Analysis Of The Article “The Coddling Of The American Mind” In Terms Of Eudaimonism, Deontology And Utilitarianism
While many of the college campuses over the last few years has been turning out badly, students and teachers say they are scare to talk openly. Rates of students facing the problems like nervousness sorrow and suicide are rising all over in country. Greg Lukianoff and Jonathan Haidt indicate how the new issues on campus have their sources in three terrible thoughts. which are:
- what doesn’t kill you makes you weaker
- always trust your feelings
- life is a battle between good people and evil people.
These three great untruths disclaim basic psychological principles about success and old knowledge from many cultures. Embracing these untruths and the subsequent culture of safetyism interferes with youngsters social passionate and academic progression. It makes it harder for them to wind up independent grown-ups who can explore the irregular street of life.
After reading the article “The Coddling of the American Mind” by Greg Lukianoff and Jonathan Haidt in The Atlantic, I have analyzed this article from the point of view of Aristotle’s Eudaimonism, Kant’s Deontology and Mill’s Utilitarianism as follows:
The article describes a situation among university students that is hard to reconcile with Aristotle’s ethical theory in that emotions are being used as an ethical standard rather that rationality. Aristotle moreover advances an objective understanding of virtue that does not square with the proposed ethical authority of the varying subjective outlooks that inform the shared desire of coddled collegiate minds to inhibit any speech any one of them may find offensive (relativism).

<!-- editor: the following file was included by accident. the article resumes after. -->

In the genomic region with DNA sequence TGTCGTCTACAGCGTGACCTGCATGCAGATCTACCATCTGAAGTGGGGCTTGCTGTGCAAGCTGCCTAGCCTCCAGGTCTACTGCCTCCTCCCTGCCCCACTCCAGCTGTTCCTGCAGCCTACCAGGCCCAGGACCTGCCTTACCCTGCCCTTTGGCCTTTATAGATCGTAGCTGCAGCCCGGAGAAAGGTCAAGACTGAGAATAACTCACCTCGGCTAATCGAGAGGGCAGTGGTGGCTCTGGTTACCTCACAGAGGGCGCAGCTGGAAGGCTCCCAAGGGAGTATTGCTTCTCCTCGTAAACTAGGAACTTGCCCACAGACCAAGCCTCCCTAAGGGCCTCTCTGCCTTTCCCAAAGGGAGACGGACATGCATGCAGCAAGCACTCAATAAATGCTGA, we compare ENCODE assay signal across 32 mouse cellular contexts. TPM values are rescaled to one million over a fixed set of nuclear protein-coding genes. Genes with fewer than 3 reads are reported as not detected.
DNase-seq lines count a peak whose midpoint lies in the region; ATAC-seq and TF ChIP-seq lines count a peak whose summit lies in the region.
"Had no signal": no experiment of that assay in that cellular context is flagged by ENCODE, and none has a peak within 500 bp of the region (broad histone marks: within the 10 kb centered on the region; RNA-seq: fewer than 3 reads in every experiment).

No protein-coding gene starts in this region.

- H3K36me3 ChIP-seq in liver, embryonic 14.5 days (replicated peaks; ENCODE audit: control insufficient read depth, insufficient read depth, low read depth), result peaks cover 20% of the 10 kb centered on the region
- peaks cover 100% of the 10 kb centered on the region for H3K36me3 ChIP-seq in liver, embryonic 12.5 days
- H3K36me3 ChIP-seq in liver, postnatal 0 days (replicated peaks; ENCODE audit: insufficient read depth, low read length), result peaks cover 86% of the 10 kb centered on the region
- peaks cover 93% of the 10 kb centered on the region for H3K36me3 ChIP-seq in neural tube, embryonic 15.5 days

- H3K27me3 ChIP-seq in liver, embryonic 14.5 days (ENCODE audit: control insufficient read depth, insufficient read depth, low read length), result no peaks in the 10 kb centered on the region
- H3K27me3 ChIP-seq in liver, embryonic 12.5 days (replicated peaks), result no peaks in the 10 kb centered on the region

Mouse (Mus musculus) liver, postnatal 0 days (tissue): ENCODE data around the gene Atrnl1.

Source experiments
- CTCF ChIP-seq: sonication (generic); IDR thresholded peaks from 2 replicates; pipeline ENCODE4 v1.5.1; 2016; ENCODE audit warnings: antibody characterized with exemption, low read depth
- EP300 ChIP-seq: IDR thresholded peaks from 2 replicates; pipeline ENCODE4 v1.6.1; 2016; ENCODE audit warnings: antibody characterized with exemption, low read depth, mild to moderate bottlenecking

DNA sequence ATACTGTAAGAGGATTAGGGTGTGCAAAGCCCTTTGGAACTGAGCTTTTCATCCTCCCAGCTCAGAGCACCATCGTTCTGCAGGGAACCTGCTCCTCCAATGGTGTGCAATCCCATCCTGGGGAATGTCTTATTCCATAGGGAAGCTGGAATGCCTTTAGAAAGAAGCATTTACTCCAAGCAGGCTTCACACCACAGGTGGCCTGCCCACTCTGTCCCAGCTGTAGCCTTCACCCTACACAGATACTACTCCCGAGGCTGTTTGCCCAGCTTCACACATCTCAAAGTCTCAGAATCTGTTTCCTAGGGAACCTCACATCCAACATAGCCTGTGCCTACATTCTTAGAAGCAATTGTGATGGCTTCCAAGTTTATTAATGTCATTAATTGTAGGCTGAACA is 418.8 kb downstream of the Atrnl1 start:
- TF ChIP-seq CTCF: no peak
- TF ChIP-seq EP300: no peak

Immanuel Kant: Deontology
It seems possible to align Immanuel Kant’s categorical imperative with the objection of the college students mentioned in the article in that the principle of not giving offense to anyone is what they seem to say everyone should base their actions on. However, given reason’s place as the source of value in Kant’s system, it could be argued that offending others is not only compatible with but essential to the ethical life in that those with irrational prejudices will certainly be offended by actions that agree with right reason.
John Stuart Mill: Utilitarianism
Focusing on all the student’s demand of protection from arguments they find challenging and the professors and administrators who cave in to them and voicing complaints against microaggressions and insisting on trigger warnings in the context of higher learning seems to be based on the utilitarian principle that these measures will guarantee the greatest benefit to the greatest number of people in the university environment. However, the article’s authors’ mention of the faculty harmed by students’ oversensitivity, in addition to the harm these same students impose on themselves through their reluctance to face their own fears, suggests that their ethical outlook is not utilitarian at all.
Cite this Essay
To export a reference to this article please select a referencing style below